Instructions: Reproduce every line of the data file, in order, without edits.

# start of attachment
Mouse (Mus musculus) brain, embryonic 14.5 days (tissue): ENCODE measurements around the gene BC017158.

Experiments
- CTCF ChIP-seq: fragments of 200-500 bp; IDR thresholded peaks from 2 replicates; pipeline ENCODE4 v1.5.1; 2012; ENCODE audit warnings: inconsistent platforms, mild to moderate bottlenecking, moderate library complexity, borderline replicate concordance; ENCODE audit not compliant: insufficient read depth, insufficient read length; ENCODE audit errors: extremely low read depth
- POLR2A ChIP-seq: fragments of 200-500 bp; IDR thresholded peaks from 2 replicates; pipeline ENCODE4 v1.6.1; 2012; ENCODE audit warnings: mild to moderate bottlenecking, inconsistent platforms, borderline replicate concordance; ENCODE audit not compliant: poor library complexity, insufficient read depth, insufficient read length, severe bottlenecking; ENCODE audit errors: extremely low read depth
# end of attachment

Mouse (Mus musculus) brain, embryonic 14.5 days (tissue): ENCODE measurements around the gene BC017158.

Experiments
- CTCF ChIP-seq: fragments of 200-500 bp; IDR thresholded peaks from 2 replicates; pipeline ENCODE4 v1.5.1; 2012; ENCODE audit warnings: inconsistent platforms, mild to moderate bottlenecking, moderate library complexity, borderline replicate concordance; ENCODE audit not compliant: insufficient read depth, insufficient read length; ENCODE audit errors: extremely low read depth
- POLR2A ChIP-seq: fragments of 200-500 bp; IDR thresholded peaks from 2 replicates; pipeline ENCODE4 v1.6.1; 2012; ENCODE audit warnings: mild to moderate bottlenecking, inconsistent platforms, borderline replicate concordance; ENCODE audit not compliant: poor library complexity, insufficient read depth, insufficient read length, severe bottlenecking; ENCODE audit errors: extremely low read depth